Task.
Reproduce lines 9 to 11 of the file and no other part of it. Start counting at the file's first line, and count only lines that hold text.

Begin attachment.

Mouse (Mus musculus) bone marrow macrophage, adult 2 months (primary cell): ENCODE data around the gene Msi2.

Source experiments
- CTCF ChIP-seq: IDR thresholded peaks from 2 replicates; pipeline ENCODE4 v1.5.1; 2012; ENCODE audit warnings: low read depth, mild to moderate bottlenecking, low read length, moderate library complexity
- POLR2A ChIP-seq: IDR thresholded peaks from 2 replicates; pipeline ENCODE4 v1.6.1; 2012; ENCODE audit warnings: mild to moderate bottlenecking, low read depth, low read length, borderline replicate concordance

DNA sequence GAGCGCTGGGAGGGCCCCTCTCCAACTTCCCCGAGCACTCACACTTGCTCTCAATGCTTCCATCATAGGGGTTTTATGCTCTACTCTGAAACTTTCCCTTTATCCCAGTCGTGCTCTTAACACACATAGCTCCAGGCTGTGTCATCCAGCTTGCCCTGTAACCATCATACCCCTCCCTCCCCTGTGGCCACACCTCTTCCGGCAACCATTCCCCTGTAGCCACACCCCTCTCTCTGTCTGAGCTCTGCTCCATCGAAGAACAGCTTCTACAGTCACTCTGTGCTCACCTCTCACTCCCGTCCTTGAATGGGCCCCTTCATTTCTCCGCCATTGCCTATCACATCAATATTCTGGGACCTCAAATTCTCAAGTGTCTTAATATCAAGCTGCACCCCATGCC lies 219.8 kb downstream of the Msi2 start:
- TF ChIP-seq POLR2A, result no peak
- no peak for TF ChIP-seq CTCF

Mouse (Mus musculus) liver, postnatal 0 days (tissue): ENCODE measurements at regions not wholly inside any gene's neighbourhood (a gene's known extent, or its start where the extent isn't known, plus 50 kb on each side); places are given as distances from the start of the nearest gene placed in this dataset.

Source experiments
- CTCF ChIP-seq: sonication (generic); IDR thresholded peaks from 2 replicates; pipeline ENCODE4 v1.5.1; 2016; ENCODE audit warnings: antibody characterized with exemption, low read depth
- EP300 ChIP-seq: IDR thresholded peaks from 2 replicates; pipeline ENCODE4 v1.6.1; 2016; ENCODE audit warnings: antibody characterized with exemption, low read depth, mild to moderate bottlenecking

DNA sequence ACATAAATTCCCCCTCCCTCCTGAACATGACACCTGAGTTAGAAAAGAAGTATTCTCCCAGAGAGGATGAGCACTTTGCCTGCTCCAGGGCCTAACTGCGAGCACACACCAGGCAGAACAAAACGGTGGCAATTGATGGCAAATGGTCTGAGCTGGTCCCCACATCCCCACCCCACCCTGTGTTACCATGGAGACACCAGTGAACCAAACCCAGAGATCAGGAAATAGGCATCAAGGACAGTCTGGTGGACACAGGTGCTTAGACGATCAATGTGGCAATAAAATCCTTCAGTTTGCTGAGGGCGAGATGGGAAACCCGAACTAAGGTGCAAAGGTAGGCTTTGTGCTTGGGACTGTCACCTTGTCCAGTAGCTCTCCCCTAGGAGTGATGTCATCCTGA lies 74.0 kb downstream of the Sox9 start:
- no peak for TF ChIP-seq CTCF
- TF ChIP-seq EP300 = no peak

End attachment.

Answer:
Source experiments
- CTCF ChIP-seq: sonication (generic); IDR thresholded peaks from 2 replicates; pipeline ENCODE4 v1.5.1; 2016; ENCODE audit warnings: antibody characterized with exemption, low read depth
- EP300 ChIP-seq: IDR thresholded peaks from 2 replicates; pipeline ENCODE4 v1.6.1; 2016; ENCODE audit warnings: antibody characterized with exemption, low read depth, mild to moderate bottlenecking